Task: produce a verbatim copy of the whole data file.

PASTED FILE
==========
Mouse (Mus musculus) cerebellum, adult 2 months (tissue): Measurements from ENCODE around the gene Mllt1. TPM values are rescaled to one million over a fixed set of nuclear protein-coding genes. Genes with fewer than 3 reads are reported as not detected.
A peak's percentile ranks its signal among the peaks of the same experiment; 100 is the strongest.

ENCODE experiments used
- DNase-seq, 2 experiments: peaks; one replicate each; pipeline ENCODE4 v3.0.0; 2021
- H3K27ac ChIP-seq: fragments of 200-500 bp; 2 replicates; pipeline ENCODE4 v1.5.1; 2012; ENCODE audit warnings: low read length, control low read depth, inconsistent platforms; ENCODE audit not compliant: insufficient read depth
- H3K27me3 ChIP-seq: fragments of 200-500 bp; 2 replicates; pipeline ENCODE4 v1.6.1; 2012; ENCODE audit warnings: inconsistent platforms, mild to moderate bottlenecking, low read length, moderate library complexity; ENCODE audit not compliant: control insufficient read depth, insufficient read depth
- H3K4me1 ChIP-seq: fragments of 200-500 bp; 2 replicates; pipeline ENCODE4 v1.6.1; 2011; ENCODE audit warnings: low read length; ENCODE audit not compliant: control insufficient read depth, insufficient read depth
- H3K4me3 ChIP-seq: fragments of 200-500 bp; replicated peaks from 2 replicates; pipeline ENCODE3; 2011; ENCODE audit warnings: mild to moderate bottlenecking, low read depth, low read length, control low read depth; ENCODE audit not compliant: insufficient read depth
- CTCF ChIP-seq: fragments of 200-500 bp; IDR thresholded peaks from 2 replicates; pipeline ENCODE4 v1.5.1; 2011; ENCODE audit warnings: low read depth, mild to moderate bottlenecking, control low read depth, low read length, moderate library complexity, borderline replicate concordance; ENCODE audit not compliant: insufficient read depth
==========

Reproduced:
Mouse (Mus musculus) cerebellum, adult 2 months (tissue): Measurements from ENCODE around the gene Mllt1. TPM values are rescaled to one million over a fixed set of nuclear protein-coding genes. Genes with fewer than 3 reads are reported as not detected.
A peak's percentile ranks its signal among the peaks of the same experiment; 100 is the strongest.

ENCODE experiments used
- DNase-seq, 2 experiments: peaks; one replicate each; pipeline ENCODE4 v3.0.0; 2021
- H3K27ac ChIP-seq: fragments of 200-500 bp; 2 replicates; pipeline ENCODE4 v1.5.1; 2012; ENCODE audit warnings: low read length, control low read depth, inconsistent platforms; ENCODE audit not compliant: insufficient read depth
- H3K27me3 ChIP-seq: fragments of 200-500 bp; 2 replicates; pipeline ENCODE4 v1.6.1; 2012; ENCODE audit warnings: inconsistent platforms, mild to moderate bottlenecking, low read length, moderate library complexity; ENCODE audit not compliant: control insufficient read depth, insufficient read depth
- H3K4me1 ChIP-seq: fragments of 200-500 bp; 2 replicates; pipeline ENCODE4 v1.6.1; 2011; ENCODE audit warnings: low read length; ENCODE audit not compliant: control insufficient read depth, insufficient read depth
- H3K4me3 ChIP-seq: fragments of 200-500 bp; replicated peaks from 2 replicates; pipeline ENCODE3; 2011; ENCODE audit warnings: mild to moderate bottlenecking, low read depth, low read length, control low read depth; ENCODE audit not compliant: insufficient read depth
- CTCF ChIP-seq: fragments of 200-500 bp; IDR thresholded peaks from 2 replicates; pipeline ENCODE4 v1.5.1; 2011; ENCODE audit warnings: low read depth, mild to moderate bottlenecking, control low read depth, low read length, moderate library complexity, borderline replicate concordance; ENCODE audit not compliant: insufficient read depth